The straws were expertly carved, sweet and crunchy with a hint of citrus and heat. We asked the vendors how they seasoned the coconut. The answer was three simple ingredients: lime juice, chili pepper, and salt. A perfect snack for our amble through Tijuana.
Back home in New England, when the temperature began to climb above 90 degrees F., this summer, I thought it would be a good time to recreate that Tijuana coconut treat.
I found a whole coconut at the grocery store but was quickly stumped on how to open the thing. Some instructions on its orange net casing said to use “an ice pick” to open the seam.
An ice pick? I even tried to watch a Gourmet Food magazine video demonstrating how to open a coconut, but that was no help either.
After a go with my Ryobi drill, I gave up on that coconut.
Then I stopped by Whole Foods, because sometimes they sell raw coconut alongside their prepared fruit. There was none on the shelf that day but a very helpful Produce Guy said “we have a hammer,” and took a whole coconut “out back.”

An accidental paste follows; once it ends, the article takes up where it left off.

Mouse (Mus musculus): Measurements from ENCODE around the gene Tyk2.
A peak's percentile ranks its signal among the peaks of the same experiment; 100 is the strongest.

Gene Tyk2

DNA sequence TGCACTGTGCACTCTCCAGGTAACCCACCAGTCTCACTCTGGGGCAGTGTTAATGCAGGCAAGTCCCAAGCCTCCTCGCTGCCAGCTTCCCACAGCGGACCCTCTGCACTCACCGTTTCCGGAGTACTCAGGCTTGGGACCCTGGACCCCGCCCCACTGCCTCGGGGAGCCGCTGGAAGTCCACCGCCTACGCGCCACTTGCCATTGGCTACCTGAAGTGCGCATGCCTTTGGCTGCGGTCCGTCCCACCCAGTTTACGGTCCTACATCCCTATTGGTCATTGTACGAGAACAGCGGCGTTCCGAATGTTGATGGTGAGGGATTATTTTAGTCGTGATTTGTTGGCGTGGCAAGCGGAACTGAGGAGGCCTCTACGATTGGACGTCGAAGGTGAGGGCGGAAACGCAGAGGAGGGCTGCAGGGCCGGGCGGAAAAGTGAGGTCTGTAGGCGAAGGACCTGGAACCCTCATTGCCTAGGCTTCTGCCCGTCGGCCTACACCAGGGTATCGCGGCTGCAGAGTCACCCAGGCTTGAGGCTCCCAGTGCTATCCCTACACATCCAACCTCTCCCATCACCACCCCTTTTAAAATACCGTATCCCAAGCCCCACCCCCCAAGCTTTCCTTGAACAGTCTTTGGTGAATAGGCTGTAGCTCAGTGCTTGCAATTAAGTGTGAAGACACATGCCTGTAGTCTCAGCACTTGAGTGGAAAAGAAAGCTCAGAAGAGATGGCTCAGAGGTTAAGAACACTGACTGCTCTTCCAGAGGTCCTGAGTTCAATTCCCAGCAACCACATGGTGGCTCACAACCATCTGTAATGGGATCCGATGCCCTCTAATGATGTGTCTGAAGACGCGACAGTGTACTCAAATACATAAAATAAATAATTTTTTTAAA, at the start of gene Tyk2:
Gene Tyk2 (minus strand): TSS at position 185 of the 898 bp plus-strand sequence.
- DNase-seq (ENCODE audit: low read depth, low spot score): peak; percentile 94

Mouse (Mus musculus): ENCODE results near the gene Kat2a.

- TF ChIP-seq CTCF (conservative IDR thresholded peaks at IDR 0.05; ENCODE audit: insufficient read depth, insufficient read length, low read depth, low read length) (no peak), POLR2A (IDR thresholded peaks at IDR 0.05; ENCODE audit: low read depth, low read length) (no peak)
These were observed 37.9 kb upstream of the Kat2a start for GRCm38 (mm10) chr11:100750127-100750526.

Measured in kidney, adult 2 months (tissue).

He returned in about 15 minutes with fresh coconut pieces. They certainly weren’t the elegantly carved straws that we enjoyed in Tijuana, but just as sweet and crunchy.
The next time you want a sweet (and nutrient rich) snack on a hot day, try this Tijuana treat. I used cayenne pepper and kosher salt because I like the crunch. I also added the zest of the lime for added color and flavor.
1 coconut, cut into strips or pieces (whatever you can manage)
Juice plus zest of one lime
1/8 teaspoon cayenne pepper
2 pinches kosher salt
Combine all ingredients in a bowl and serve in a small glass, or refrigerate and serve chilled.